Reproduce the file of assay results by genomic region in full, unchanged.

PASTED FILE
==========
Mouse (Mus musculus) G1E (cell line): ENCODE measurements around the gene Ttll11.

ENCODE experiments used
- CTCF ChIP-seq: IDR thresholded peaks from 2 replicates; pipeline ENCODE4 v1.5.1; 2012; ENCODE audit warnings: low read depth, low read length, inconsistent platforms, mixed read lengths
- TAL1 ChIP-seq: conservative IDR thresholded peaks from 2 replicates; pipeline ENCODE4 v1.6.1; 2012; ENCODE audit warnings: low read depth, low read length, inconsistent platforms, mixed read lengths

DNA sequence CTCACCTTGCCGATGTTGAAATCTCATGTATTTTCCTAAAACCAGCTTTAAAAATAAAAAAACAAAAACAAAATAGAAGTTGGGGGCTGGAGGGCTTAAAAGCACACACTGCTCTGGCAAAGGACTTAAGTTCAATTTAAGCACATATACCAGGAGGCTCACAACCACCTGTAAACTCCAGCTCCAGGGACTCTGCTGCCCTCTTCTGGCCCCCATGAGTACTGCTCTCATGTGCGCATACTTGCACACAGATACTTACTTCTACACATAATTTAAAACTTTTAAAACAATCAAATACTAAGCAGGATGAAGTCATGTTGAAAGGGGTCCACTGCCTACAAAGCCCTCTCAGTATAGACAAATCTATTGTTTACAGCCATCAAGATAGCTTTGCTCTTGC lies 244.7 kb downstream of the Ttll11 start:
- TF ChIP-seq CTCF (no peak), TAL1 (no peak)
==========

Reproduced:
Mouse (Mus musculus) G1E (cell line): ENCODE measurements around the gene Ttll11.

ENCODE experiments used
- CTCF ChIP-seq: IDR thresholded peaks from 2 replicates; pipeline ENCODE4 v1.5.1; 2012; ENCODE audit warnings: low read depth, low read length, inconsistent platforms, mixed read lengths
- TAL1 ChIP-seq: conservative IDR thresholded peaks from 2 replicates; pipeline ENCODE4 v1.6.1; 2012; ENCODE audit warnings: low read depth, low read length, inconsistent platforms, mixed read lengths

DNA sequence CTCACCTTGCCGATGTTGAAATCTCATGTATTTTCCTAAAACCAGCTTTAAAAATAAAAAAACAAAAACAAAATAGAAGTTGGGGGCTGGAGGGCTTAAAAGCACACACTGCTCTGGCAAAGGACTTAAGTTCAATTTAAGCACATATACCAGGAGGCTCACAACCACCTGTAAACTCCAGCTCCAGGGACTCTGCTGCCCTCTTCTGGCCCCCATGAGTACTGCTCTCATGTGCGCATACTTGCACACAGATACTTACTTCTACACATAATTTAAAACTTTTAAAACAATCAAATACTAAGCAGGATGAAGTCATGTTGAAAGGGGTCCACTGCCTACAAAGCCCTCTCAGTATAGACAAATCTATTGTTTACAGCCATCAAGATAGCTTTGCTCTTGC lies 244.7 kb downstream of the Ttll11 start:
- TF ChIP-seq CTCF (no peak), TAL1 (no peak)